Several works intentionally composed on circular canvases highlight possible perspectives for contemporary artists to pivot toward a dialogue with tradition in the midst of the deluge of information in the globalized digital age. For instance, in the works Imitating Clustered Peaks After Snowfall After Kuo Hsi, Song Dynasty (2016) and Imitating Solitary Temple Amid Clearing Peaks by Li Cheng, Song Dynasty (2016), the artist does not merely transpose images rigidly from a rectangular canvas into a conceptually divergent shape, but through a laborious process of liberating personal powers of imagination, creates a contrast of light and shadows in the rhythmic placement of nails in order to gain insight into the interiority of artists like Wu Bin that automatically transforms everything perceived by the eyes into surprising, distinctive scenes; to create works of powerful individual self-consciousness while challenging established rules of aesthetics. The viewer, poised between the known and unknown, can also challenge the self to reflect on the validity of our own long-held beliefs about life and the universe.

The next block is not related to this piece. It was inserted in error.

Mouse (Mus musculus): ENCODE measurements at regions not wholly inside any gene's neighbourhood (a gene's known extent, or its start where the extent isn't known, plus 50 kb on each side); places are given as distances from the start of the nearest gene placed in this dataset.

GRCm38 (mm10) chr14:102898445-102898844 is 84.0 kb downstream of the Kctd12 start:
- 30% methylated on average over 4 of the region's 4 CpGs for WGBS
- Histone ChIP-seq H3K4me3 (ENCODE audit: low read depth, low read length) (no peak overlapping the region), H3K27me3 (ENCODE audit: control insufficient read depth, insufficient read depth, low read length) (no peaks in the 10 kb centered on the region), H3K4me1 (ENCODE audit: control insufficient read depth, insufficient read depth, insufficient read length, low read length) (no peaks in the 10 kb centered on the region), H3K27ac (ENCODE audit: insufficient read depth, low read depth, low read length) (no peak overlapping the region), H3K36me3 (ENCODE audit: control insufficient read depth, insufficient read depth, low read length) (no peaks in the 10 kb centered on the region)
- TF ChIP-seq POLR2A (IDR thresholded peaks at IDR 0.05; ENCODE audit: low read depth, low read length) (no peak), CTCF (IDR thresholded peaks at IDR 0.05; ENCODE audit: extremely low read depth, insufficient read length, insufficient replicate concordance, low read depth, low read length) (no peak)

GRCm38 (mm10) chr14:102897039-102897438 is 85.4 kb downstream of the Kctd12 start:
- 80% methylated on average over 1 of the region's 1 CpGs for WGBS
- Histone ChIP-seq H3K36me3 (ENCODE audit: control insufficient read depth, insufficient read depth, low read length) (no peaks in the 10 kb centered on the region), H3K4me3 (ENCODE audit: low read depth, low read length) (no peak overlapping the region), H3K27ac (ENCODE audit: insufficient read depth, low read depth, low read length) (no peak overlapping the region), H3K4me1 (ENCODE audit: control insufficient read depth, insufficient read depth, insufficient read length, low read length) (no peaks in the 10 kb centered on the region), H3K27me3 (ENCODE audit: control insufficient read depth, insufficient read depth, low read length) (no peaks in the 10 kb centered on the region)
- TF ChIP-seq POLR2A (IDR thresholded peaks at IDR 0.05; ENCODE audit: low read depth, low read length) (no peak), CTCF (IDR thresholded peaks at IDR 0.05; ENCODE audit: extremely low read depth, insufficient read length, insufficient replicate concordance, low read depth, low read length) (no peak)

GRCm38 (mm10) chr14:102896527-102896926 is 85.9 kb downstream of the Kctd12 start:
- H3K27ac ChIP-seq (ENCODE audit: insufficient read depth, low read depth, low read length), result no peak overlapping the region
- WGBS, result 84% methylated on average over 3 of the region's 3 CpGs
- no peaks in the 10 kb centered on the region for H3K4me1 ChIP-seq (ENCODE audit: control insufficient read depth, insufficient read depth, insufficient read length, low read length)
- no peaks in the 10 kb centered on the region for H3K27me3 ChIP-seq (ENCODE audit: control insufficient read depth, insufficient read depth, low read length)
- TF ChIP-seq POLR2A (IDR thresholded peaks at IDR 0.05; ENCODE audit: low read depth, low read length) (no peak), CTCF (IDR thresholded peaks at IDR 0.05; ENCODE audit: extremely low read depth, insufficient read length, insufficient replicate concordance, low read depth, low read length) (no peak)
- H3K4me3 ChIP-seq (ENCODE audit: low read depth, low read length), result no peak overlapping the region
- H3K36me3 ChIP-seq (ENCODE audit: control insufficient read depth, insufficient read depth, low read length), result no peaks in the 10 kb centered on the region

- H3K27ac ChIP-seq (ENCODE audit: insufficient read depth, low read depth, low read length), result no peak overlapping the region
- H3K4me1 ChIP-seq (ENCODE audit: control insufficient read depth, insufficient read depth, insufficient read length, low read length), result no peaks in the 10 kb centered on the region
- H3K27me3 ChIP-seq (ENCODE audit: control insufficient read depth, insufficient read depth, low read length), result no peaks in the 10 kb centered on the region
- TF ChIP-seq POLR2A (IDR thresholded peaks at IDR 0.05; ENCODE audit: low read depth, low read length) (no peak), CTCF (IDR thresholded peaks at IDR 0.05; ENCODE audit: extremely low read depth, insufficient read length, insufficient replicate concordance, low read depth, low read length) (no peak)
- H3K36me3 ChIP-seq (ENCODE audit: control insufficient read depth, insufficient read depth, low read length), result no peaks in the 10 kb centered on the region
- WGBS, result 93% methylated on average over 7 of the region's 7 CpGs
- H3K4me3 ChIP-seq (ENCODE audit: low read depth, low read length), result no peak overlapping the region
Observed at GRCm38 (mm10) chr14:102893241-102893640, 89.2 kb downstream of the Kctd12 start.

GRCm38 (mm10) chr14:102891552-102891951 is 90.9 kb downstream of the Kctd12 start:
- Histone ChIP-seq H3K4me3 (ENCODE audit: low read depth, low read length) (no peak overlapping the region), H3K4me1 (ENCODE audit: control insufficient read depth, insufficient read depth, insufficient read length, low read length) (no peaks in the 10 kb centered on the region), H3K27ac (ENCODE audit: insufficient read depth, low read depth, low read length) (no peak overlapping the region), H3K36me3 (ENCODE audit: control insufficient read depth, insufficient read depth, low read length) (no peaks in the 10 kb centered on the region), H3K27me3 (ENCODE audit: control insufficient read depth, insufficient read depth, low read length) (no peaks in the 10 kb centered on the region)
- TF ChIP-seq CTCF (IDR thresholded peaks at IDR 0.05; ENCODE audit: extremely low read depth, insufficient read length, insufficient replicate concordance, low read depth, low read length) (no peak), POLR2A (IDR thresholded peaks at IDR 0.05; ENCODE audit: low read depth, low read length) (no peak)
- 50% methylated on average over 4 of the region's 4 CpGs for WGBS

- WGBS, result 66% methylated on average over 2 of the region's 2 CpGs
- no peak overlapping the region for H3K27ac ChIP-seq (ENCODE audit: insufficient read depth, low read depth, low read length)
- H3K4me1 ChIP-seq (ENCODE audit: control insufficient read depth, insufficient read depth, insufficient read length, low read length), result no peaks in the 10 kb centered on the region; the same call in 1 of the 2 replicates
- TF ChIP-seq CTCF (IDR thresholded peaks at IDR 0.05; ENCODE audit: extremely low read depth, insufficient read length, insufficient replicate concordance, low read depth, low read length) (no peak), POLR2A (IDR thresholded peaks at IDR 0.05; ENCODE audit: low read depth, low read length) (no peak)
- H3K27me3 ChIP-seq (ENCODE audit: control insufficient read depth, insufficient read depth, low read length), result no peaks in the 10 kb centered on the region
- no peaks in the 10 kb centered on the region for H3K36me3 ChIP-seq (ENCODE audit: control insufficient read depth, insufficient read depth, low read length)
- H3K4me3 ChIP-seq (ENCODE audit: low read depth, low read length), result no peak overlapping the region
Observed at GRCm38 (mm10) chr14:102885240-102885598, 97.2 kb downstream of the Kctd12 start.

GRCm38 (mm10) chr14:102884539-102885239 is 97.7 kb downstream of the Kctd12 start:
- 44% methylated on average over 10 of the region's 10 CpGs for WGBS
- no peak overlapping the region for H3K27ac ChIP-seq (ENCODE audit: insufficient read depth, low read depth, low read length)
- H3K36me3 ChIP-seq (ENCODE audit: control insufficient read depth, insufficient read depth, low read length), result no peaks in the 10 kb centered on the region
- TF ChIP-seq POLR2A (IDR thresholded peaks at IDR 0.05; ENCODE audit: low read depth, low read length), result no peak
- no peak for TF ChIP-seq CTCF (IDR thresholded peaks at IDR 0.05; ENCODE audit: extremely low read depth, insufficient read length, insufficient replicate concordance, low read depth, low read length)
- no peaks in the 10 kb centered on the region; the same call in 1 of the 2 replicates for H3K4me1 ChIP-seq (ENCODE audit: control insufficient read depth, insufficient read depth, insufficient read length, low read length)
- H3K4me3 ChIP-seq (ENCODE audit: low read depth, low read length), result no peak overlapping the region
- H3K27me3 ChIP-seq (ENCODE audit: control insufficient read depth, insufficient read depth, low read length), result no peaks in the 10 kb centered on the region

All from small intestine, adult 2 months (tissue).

藝術家於展覽現場 Artist at the exhibition vernissage  (image courtesy the artist and Tina Keng Gallery)

藝術家於展覽現場 Artist at the exhibition vernissage (image courtesy the artist and Tina Keng Gallery)

Additionally, Chen Chun-Hao continues to expand his theme to the twelve animals of the Chinese zodiac, a theme rarely seen in traditional Chinese painting until renowned artists in the 20th century such as Qi Baishi, Xu Beihong, and Yang Shanshen. However, Chen Chun-Hao does not directly invoke the catalogue of any individual artist, but rather goes to great lengths to seek out, according to personal aesthetic experiences and preference, a single animal that appears among a multitude of ancient paintings, which he reassembles into a magnified, large-scale body of work before the viewer’s eyes. For instance, the work Rabbit (2015) has been adapted from Magpies and Hare by Northern Song artist Tsui Po, while Goat (2015) comes from the work Sheep and Goat by Yuan dynasty artist Zhao Mengfu. A suspended narrative lies in the appropriation, simulation, and recreation of the original work, leading to the subversion and rebirth of narrative significance, perhaps unintentionally catalyzing another possibility for reading in the eyes of viewers familiar with art history.